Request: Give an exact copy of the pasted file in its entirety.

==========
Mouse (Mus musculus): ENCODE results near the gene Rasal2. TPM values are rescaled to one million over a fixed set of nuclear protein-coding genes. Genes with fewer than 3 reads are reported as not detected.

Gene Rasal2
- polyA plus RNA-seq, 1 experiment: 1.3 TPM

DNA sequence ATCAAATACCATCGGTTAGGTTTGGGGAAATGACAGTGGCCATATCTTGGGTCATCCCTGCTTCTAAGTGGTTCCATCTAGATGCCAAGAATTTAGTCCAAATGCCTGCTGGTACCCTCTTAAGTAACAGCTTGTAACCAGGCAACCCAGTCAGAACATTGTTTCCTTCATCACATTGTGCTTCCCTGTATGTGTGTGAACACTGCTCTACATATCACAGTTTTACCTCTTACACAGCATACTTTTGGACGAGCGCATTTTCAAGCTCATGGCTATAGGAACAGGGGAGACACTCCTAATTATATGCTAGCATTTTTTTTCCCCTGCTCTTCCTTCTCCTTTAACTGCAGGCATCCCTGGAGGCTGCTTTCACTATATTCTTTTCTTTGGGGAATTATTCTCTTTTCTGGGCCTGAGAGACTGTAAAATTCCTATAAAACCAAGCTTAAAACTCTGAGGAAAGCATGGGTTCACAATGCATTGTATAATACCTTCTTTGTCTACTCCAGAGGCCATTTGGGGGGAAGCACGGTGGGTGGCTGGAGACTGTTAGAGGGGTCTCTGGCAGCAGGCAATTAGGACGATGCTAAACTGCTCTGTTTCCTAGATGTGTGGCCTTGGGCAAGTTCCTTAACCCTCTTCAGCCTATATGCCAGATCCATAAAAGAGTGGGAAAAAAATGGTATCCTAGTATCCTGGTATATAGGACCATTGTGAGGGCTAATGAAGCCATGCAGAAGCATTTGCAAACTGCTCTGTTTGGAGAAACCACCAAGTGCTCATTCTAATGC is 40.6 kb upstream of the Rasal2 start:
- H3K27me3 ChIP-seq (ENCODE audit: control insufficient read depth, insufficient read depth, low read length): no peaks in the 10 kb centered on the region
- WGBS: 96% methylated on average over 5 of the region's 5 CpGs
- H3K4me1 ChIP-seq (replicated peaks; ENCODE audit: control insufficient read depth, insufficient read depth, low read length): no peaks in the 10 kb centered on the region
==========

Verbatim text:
Mouse (Mus musculus): ENCODE results near the gene Rasal2. TPM values are rescaled to one million over a fixed set of nuclear protein-coding genes. Genes with fewer than 3 reads are reported as not detected.

Gene Rasal2
- polyA plus RNA-seq, 1 experiment: 1.3 TPM

DNA sequence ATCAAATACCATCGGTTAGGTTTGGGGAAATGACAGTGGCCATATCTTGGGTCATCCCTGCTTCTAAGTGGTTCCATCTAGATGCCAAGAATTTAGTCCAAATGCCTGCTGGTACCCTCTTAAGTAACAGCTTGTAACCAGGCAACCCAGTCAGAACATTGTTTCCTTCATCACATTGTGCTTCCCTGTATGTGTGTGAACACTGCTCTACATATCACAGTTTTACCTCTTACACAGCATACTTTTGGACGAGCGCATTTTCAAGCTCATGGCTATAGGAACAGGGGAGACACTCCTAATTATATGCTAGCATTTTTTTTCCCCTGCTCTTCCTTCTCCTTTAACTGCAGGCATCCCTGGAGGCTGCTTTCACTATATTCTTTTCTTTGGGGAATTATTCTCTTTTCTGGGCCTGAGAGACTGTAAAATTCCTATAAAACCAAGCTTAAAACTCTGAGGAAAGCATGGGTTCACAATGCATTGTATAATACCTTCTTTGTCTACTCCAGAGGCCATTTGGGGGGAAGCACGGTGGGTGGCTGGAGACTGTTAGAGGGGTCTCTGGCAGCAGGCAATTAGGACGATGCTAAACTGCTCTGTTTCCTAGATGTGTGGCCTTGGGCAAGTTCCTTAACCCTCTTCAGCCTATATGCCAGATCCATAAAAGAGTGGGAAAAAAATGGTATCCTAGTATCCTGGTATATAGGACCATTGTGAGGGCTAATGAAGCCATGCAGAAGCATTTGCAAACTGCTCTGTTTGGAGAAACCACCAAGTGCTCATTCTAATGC is 40.6 kb upstream of the Rasal2 start:
- H3K27me3 ChIP-seq (ENCODE audit: control insufficient read depth, insufficient read depth, low read length): no peaks in the 10 kb centered on the region
- WGBS: 96% methylated on average over 5 of the region's 5 CpGs
- H3K4me1 ChIP-seq (replicated peaks; ENCODE audit: control insufficient read depth, insufficient read depth, low read length): no peaks in the 10 kb centered on the region